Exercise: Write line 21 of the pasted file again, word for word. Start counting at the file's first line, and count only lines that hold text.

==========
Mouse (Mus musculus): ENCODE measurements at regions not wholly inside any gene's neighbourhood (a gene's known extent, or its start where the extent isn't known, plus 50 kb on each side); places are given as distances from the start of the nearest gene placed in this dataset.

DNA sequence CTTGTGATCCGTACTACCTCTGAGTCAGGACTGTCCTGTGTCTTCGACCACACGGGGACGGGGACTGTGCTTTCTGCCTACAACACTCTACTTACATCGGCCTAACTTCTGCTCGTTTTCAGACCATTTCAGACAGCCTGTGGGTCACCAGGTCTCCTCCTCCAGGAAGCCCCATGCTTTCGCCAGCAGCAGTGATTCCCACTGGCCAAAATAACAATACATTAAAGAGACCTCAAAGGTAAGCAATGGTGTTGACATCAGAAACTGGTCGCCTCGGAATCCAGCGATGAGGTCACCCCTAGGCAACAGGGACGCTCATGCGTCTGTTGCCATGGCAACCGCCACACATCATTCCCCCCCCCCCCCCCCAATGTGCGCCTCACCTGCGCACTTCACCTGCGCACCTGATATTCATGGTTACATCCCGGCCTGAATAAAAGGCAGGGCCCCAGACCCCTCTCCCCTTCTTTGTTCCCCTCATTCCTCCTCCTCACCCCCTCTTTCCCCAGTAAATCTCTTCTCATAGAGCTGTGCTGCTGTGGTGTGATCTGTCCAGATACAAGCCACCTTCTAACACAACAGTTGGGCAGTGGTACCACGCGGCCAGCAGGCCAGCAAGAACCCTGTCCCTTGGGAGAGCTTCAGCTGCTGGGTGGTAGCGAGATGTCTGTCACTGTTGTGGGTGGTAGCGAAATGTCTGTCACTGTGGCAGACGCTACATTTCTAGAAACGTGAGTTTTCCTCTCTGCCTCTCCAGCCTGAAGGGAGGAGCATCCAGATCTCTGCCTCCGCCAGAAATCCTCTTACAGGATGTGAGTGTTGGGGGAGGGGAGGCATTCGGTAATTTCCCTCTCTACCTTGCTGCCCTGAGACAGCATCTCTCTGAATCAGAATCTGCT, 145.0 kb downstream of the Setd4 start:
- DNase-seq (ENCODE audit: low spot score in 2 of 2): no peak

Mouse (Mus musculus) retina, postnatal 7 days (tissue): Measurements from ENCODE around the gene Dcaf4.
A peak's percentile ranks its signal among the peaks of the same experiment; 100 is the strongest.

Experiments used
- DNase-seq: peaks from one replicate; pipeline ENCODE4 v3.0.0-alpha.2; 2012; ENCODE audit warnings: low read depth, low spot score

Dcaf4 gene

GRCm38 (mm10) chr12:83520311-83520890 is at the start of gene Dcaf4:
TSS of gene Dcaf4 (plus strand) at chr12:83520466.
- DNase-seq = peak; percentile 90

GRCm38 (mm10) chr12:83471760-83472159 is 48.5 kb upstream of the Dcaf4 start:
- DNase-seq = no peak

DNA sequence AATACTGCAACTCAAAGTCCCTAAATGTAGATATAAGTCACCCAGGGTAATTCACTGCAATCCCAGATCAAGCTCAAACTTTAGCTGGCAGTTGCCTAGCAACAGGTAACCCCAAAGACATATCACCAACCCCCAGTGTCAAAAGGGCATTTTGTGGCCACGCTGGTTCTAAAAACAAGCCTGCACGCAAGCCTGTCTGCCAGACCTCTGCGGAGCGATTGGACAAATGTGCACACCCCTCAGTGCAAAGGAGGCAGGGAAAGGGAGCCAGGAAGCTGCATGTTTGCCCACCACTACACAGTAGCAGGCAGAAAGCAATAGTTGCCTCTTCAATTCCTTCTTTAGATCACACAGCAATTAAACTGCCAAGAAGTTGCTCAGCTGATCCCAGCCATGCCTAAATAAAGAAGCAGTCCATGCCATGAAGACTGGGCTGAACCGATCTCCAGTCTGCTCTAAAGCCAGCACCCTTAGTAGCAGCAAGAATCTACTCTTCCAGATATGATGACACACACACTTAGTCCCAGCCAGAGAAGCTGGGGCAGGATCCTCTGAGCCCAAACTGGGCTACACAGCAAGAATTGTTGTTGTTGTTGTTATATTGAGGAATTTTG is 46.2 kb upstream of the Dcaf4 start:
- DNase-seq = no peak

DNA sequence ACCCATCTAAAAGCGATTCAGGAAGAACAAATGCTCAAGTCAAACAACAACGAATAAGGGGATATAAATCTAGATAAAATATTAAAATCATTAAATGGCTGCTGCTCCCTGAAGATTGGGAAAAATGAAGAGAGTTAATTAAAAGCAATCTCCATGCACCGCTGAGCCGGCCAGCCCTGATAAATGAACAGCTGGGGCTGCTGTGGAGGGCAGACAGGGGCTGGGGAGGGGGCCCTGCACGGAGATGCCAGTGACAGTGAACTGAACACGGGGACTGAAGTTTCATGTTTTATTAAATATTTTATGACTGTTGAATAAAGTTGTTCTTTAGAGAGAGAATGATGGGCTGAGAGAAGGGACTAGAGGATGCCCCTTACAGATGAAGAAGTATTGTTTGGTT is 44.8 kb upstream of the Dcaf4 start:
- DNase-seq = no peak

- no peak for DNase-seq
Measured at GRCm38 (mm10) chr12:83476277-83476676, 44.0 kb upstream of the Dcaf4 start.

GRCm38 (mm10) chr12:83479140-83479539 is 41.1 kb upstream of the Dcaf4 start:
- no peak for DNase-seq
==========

- no peak for DNase-seq